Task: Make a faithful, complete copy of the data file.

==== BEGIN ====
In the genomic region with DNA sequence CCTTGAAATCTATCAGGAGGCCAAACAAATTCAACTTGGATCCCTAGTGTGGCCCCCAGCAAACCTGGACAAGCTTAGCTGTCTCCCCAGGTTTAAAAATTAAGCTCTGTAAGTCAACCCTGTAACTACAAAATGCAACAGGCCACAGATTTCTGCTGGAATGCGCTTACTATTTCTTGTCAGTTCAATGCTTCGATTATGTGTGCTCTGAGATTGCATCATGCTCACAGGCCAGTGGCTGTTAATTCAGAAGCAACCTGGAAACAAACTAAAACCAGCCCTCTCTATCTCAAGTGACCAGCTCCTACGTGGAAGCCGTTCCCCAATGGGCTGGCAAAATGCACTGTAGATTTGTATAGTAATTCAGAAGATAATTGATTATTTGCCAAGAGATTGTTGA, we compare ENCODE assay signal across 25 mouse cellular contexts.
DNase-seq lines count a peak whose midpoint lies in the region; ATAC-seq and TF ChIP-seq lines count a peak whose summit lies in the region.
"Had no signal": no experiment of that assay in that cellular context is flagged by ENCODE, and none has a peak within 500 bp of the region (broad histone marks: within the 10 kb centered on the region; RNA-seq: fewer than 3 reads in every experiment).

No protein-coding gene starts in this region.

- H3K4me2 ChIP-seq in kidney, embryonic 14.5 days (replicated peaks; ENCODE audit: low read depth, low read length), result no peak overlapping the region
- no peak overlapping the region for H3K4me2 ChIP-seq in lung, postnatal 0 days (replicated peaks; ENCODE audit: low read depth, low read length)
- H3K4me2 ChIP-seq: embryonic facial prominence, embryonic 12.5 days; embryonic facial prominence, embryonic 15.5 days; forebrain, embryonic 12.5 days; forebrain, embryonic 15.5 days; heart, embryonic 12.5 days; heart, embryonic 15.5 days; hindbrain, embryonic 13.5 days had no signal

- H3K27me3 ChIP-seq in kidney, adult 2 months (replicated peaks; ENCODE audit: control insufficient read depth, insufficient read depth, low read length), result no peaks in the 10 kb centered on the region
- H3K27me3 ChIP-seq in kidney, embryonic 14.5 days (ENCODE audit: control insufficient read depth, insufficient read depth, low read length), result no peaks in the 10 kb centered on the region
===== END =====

In the genomic region with DNA sequence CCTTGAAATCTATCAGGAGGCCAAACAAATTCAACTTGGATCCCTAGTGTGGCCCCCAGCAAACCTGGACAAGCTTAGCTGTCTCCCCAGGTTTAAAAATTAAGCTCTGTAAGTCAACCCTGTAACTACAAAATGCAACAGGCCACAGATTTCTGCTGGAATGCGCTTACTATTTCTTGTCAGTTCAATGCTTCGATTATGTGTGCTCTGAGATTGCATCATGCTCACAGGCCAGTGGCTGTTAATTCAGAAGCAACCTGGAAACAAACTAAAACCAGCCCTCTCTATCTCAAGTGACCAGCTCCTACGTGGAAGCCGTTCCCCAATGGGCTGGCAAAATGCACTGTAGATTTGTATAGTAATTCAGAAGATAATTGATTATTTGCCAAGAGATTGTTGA, we compare ENCODE assay signal across 25 mouse cellular contexts.
DNase-seq lines count a peak whose midpoint lies in the region; ATAC-seq and TF ChIP-seq lines count a peak whose summit lies in the region.
"Had no signal": no experiment of that assay in that cellular context is flagged by ENCODE, and none has a peak within 500 bp of the region (broad histone marks: within the 10 kb centered on the region; RNA-seq: fewer than 3 reads in every experiment).

No protein-coding gene starts in this region.

- H3K4me2 ChIP-seq in kidney, embryonic 14.5 days (replicated peaks; ENCODE audit: low read depth, low read length), result no peak overlapping the region
- no peak overlapping the region for H3K4me2 ChIP-seq in lung, postnatal 0 days (replicated peaks; ENCODE audit: low read depth, low read length)
- H3K4me2 ChIP-seq: embryonic facial prominence, embryonic 12.5 days; embryonic facial prominence, embryonic 15.5 days; forebrain, embryonic 12.5 days; forebrain, embryonic 15.5 days; heart, embryonic 12.5 days; heart, embryonic 15.5 days; hindbrain, embryonic 13.5 days had no signal

- H3K27me3 ChIP-seq in kidney, adult 2 months (replicated peaks; ENCODE audit: control insufficient read depth, insufficient read depth, low read length), result no peaks in the 10 kb centered on the region
- H3K27me3 ChIP-seq in kidney, embryonic 14.5 days (ENCODE audit: control insufficient read depth, insufficient read depth, low read length), result no peaks in the 10 kb centered on the region